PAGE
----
Anytime the Coast Guard sends a crew out to look for someone in the ocean, it can cost up to $20,000 an hour.
It happened twice this weekend. Search crews went out after two watercraft were found floating adrift with no one on board.
Oftentimes, kayaks or even paddle boards don’t have anything on them that says who they belong to or what number to call if ever found.
So far this year, there have been seven incidents like this, including the ones from the weekend.
The Coast Guard told KHON2 it can’t stress enough: Putting an ID tag on your water equipment is a simple task that can save the agency time and money.
“Between surfers, kayakers, paddle boarders, even pontoon boats, we get all sorts of stuff that washes up on shore,” said Petty Officer 2nd Class Tara Molle.
Last year alone, the Coast Guard launched 50 of these searches because none of the watercraft had tags.
We asked how much it cost and a look at the numbers shows it’s not cheap. The cost to operate each by the hour breaks down to:
- Patrol Boat: $4,213
- Response Boat: $6,839
- Helicopter: $10,853
- Airplane: $19,588
“You can’t put a price on someone’s life, so while it is expensive to launch assets and crews to search for someone in distress, we take every case seriously,” Molle said.
How often are these missing items reunited with their owners, and what happens if nobody claims them?
“It’s a case-by-case basis,” Molle said. “If we have something that a Good Samaritan turned in and no one claims it, we actually let the Good Samaritan keep it depending on what it is. If the police department finds an item, sometimes they hold it, and then our station holds onto different gear. It really just depends on what it is.”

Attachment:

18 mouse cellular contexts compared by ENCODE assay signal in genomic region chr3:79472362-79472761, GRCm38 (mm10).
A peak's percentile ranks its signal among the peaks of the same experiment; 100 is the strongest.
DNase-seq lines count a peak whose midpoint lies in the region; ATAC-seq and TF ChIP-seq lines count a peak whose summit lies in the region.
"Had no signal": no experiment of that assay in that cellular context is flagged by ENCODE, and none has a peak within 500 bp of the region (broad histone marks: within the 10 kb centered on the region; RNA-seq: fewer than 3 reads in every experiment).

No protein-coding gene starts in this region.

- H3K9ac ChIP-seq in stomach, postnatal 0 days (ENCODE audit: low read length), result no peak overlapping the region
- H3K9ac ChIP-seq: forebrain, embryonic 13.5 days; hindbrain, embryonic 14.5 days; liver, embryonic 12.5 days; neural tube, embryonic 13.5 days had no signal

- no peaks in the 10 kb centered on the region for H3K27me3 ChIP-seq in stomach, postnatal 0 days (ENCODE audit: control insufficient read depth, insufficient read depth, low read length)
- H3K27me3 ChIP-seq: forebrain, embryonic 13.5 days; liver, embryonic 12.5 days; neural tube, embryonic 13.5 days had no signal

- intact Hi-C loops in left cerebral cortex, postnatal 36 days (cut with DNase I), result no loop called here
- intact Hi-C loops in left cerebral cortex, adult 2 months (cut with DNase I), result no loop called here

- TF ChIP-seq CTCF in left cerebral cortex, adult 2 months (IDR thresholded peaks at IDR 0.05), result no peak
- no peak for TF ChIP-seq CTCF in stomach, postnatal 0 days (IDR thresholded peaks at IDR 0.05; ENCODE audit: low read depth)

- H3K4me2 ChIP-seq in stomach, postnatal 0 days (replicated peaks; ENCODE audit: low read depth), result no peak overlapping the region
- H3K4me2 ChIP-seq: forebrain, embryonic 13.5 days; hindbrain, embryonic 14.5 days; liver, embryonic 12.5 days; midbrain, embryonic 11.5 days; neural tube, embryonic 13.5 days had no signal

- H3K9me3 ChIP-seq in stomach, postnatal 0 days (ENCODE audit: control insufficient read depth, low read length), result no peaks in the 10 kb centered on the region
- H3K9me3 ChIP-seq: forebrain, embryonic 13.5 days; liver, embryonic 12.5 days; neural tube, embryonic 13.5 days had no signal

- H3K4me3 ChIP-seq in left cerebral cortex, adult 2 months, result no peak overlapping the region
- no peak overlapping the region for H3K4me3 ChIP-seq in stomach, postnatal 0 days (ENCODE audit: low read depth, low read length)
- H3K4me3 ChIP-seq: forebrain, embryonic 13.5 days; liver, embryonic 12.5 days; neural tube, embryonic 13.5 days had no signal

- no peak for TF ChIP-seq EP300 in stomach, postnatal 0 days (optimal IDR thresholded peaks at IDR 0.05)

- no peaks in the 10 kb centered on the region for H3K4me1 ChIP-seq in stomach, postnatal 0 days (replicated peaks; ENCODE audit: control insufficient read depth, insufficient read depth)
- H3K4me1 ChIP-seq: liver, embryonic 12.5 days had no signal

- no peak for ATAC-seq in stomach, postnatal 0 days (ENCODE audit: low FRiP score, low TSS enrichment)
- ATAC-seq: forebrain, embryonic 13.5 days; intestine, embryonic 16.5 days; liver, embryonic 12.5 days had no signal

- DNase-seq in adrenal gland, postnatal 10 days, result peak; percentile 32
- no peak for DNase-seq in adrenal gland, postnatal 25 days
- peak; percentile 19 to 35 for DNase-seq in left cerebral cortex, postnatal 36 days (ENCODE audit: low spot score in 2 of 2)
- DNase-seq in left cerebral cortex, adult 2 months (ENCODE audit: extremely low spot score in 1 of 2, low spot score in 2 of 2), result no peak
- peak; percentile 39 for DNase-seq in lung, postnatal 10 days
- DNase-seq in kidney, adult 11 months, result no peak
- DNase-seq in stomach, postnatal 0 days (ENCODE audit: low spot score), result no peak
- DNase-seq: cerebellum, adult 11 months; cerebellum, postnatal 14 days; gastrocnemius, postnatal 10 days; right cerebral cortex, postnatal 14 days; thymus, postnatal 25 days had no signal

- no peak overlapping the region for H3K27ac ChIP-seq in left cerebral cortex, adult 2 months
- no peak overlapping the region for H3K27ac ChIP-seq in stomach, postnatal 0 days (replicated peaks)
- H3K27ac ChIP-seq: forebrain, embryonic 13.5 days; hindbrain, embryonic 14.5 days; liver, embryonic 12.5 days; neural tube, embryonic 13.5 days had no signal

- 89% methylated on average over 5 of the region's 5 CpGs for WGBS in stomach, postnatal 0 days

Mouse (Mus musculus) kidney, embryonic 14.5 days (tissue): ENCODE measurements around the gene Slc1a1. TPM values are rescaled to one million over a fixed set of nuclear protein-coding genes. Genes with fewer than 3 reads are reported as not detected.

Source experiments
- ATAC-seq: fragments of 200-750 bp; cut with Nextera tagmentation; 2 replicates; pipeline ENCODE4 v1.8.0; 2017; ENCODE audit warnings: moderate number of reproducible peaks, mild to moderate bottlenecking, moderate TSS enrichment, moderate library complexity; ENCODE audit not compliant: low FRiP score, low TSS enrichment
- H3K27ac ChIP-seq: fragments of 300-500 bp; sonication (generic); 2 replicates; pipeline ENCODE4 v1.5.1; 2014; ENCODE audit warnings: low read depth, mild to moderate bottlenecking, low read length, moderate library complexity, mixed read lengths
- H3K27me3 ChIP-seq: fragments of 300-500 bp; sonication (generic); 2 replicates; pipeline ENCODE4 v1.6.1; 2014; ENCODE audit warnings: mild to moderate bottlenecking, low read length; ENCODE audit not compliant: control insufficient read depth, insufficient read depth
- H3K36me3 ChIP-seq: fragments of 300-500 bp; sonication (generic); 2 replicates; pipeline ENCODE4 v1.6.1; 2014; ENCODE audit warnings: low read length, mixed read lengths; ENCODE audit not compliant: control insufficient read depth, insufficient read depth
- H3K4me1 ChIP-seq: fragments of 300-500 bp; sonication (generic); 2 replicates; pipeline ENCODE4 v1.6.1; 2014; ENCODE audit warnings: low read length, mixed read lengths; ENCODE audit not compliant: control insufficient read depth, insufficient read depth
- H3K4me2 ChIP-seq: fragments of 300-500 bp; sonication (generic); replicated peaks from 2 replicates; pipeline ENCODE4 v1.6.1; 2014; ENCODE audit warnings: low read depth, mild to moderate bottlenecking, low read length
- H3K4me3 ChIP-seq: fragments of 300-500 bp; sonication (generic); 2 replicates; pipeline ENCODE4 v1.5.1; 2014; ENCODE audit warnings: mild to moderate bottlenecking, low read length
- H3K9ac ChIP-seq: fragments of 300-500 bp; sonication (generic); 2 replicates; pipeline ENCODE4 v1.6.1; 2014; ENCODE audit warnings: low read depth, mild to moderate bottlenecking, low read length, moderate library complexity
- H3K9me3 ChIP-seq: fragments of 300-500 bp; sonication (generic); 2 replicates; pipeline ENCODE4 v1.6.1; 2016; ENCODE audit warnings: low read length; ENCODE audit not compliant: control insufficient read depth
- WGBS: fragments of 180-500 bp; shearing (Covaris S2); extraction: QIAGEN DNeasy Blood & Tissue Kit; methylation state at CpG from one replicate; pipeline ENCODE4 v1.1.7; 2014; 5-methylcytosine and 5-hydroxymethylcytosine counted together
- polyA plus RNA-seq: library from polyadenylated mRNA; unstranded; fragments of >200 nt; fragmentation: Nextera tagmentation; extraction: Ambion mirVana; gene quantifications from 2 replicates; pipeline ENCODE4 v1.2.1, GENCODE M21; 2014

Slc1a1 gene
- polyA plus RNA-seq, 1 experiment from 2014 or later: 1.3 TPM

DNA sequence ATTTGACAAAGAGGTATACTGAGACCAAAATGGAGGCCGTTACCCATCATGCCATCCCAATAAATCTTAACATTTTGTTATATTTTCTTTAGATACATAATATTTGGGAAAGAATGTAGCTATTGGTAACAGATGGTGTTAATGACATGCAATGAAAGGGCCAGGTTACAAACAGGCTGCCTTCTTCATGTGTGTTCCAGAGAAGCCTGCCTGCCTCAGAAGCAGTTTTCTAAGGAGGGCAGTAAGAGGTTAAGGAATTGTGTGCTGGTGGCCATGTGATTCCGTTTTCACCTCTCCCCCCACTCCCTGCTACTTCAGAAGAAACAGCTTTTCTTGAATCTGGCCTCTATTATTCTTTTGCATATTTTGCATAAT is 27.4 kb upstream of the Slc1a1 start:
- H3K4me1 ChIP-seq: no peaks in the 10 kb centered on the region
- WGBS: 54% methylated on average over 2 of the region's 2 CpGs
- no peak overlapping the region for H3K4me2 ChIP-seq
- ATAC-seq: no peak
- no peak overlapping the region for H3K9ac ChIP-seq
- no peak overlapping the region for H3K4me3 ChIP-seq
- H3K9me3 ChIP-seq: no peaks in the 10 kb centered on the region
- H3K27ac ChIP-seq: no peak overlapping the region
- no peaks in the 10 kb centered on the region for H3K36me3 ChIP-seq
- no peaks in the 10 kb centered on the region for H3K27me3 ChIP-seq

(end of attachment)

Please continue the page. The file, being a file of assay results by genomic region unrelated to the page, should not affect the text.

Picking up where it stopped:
Many times owners are able to get their gear back, as was the case for one person this weekend.
“We were able to get one of the crafts back to the gentleman. He saw our press release on the news and he realized ‘Oh gosh, that’s my craft,'” Molle said.
The Coast Guard says it doesn’t matter if it’s a kayak or a life jacket. If you own a water sport item, put an ID tag on it. You can get them for free from the Coast Guard and water sport stores.
The information on the sticker allows response entities to quickly identify the vessel’s owner and aid search and rescue planners in determining the best course of action.
The agency encourages putting two contact numbers.
“In the event that we can’t get in touch with you because you are in distress, we have a secondary emergency contact that we can actually reach out to,” Molle said.
If you can’t find a tag, the Coast Guard said using a waterproof permanent marker will also work.
You can report any lost or recovered items to the Coast Guard Sector Honolulu Command Center at (808) 842-2600.